- Reforms to capital adequacy rules were adopted that aim to strengthen the capacity of banks to absorb losses. To this end, revised European banking regulations now require banks to ensure much higher capital adequacy in both quantitative and qualitative terms. In addition, Pillar 2 provisions – which supervisory authorities can invoke to demand capital add-ons from individual banks – were amended and reinforced. Furthermore, risk weight rules were supplemented with a new indicator, the leverage ratio. The leverage ratio measures a bank’s capital adequacy irrespective of the risk profile of a bank’s overall operations.
- Reforms to liquidity rules were adopted with the aim of preventing liquidity shortages. To this end, two new indicators were introduced. First, the “liquidity coverage ratio” measures the high-quality liquid assets held by a bank that enable it to withstand a period of significant, short-term liquidity stress. Second, the “net stable funding ratio” aims to safeguard a bank’s structural liquidity for the period of one year and, in this way, to reduce dependence on short-term refinancing.
- The Single Resolution Mechanism was established with the aim of protecting taxpayers and safeguarding financial stability in cases where banks run into financial difficulties. The SRM’s guiding principle is that taxpayers should no longer foot the bill for bank losses; instead, such losses should be borne by shareholders and investors. To this end, a comprehensive set of instruments was created to deal effectively with systemically important banks in financial distress.
To limit risk exposure from derivatives transactions, requirements were introduced for certain categories of standardised OTC derivatives deemed to be economically significant. Specifically, such derivatives must be traded on exchanges or electronic trading platforms (trading obligation) and settled with the assistance of a central counterparty (clearing obligation). In cases involving derivatives that are not subject to a clearing obligation, the contracting parties must post mutual collateral to reduce potential losses in periods of financial turbulence.
The Single Resolution Mechanism
is one of the cornerstones of the European banking union. The banking union is based on a common set of rules (called the Single Rulebook) that cover banking supervision, the resolution of banks, and deposit guarantee schemes. Under newly adopted resolution legislation, competent authorities are granted preventive powers (including the obligation to prepare resolution plans) along with specific instruments for the resolution of systemically important banks. The main instrument is a bail-in tool that can be applied to the creditors and shareholders of banks. By holding these investors liable for part of the losses incurred by distressed banks, the bail-in tool is designed to ensure that systemically important banks can be resolved without using public funds. To this end, systemically important banks must demonstrate that they hold a sufficient financial buffer for bail-ins.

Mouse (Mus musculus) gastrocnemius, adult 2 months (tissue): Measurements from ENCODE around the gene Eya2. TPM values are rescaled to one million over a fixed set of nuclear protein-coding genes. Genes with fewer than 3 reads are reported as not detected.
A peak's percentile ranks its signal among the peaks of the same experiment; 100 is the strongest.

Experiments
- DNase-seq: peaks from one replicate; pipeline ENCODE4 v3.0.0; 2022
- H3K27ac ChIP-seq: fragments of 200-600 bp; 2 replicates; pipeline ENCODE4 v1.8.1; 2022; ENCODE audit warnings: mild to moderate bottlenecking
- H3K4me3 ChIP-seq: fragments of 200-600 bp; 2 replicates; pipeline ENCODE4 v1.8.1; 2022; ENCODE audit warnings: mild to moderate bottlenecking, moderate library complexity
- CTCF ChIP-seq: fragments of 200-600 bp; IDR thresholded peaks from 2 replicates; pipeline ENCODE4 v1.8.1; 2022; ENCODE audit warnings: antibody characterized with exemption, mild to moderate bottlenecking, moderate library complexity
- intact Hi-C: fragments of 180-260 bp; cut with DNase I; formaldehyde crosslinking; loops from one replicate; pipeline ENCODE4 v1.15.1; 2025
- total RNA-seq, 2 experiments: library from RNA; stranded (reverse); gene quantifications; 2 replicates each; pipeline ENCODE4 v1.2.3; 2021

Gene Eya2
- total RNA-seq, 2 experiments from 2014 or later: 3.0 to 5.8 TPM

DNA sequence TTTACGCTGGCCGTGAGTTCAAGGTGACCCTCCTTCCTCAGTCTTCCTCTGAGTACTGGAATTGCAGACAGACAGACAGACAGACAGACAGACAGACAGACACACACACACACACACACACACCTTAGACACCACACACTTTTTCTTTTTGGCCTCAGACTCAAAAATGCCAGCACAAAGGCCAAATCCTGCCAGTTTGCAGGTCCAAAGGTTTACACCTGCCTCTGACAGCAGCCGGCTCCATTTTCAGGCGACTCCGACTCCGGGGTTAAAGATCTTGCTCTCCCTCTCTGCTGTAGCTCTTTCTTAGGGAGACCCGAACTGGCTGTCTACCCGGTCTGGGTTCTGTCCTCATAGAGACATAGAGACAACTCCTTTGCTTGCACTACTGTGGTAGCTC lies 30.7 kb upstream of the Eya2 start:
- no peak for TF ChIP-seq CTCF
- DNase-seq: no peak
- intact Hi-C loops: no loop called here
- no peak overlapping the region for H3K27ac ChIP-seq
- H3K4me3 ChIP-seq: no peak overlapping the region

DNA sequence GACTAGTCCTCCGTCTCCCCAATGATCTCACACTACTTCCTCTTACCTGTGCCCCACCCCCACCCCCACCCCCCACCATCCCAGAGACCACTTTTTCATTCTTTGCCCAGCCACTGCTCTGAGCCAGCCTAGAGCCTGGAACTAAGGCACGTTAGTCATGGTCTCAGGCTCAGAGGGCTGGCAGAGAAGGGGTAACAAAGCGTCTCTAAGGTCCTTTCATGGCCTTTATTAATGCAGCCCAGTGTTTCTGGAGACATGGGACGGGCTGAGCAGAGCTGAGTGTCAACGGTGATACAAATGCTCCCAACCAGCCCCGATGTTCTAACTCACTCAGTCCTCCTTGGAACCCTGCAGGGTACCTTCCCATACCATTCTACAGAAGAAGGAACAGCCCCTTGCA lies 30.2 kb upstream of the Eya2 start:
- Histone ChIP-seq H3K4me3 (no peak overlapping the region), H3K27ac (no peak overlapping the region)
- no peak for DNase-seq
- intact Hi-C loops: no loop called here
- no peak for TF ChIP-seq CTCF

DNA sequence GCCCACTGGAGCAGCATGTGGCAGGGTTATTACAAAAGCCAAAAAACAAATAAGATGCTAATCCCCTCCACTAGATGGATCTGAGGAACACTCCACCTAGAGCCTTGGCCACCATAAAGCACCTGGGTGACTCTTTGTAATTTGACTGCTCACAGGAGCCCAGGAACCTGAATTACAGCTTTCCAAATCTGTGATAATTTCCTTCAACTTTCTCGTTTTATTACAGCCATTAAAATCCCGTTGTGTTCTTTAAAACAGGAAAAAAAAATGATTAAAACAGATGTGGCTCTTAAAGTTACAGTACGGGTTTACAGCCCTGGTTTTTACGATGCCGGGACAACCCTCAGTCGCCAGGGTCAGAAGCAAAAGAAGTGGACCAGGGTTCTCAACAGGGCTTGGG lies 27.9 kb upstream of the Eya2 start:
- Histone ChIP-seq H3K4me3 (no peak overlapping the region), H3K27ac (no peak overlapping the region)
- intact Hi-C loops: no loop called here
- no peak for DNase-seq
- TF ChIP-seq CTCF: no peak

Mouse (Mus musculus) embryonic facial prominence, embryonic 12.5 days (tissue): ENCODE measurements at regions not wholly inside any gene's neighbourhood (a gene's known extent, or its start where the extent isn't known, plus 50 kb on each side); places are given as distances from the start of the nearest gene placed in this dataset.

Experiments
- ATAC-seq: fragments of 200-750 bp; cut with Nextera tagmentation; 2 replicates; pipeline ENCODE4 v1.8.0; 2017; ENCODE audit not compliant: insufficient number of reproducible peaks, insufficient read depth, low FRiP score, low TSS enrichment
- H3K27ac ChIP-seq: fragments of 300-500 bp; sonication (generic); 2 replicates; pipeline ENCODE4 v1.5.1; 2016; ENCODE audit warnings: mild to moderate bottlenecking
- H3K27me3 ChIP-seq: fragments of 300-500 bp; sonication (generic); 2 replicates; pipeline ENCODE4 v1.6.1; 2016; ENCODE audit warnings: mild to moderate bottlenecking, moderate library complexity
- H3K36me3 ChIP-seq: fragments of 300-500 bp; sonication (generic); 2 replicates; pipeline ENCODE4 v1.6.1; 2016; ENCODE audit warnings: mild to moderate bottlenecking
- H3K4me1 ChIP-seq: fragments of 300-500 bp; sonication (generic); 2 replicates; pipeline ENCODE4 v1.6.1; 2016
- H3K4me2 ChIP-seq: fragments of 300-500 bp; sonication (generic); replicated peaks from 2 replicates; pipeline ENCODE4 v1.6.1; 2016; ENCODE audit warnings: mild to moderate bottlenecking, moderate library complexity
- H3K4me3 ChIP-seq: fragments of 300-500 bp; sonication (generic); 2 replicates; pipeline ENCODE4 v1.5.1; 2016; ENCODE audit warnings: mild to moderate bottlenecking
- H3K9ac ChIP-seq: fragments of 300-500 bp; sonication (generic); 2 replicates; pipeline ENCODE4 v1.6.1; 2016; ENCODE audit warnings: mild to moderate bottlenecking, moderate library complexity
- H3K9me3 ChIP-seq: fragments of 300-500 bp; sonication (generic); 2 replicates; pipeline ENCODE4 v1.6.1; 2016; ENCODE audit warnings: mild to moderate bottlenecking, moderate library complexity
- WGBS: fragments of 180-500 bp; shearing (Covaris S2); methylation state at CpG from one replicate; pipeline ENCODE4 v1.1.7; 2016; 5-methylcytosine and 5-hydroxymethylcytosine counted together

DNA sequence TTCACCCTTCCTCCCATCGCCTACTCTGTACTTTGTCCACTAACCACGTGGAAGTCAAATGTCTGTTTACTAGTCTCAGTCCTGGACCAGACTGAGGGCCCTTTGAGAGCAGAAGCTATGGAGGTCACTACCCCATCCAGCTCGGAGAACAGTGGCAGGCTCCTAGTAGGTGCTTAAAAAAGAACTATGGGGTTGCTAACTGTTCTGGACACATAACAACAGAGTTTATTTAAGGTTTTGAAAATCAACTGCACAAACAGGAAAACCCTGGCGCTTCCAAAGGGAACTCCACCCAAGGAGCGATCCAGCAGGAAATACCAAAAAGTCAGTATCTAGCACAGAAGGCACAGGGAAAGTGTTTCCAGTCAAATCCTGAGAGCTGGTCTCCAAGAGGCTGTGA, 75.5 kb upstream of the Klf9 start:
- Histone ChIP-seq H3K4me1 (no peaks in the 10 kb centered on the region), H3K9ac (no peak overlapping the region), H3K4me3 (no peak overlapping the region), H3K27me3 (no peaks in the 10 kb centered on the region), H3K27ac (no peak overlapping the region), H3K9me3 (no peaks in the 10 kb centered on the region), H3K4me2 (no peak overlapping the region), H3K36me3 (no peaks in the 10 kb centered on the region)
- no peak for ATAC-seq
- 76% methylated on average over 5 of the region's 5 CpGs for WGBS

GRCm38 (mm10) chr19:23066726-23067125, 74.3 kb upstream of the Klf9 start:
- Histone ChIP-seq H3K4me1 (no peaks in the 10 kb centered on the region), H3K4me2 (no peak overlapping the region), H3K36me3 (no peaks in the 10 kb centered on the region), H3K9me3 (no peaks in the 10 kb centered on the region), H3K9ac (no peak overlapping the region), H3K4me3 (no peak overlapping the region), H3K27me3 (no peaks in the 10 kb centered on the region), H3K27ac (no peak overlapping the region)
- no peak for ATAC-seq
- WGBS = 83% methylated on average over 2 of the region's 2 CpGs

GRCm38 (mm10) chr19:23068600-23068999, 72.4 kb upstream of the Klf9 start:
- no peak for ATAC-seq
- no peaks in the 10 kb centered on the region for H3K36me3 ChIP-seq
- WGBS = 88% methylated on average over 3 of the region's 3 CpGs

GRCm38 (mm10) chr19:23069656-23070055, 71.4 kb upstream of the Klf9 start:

Findings of the research report
The research report commissioned by the Finance Ministry focuses on key financial regulatory reforms adopted at the national and European level in the aftermath of the financial crisis. The report finds that these measures have been effective and that the financial system is now considerably more resilient. The authors argue that market discipline has been improved without generating significant costs for the overall economy, although financial institutions did incur costs in certain areas as a result of the reforms. The report recommends that a review be undertaken to see whether these costs could be mitigated without compromising financial stability. The authors assert that more action is needed in other areas in order to further reduce risks on bank balance sheets and to limit the side effects of regulatory measures. In their view, key areas where action needs to be taken include the regulatory treatment of sovereign debt and the ongoing high volume of non-performing loans in certain EU member states.
Capital adequacy rules
The report finds that the EU’s new capital adequacy rules have proven to be highly effective. For example, the new qualitative and quantitative requirements have boosted the resilience of the German banking sector. However, it also finds that these rules have generated side effects. For example, banks have reacted to higher capital requirements by reducing their risk-weighted assets. They have done this not only by cutting back on high-risk transactions but also by curtailing their business lending and retail banking operations, opting instead to increase their short-term investments in sovereign debt. The authors suggest that this shift towards investing in sovereign debt may be partly due to the fact that the regulatory framework gives special treatment to sovereign exposures. Overall, the report finds that this decline in lending by certain banks has so far been offset by the positive economic environment and by the lending activities of other banks that have already fulfilled their capital requirements.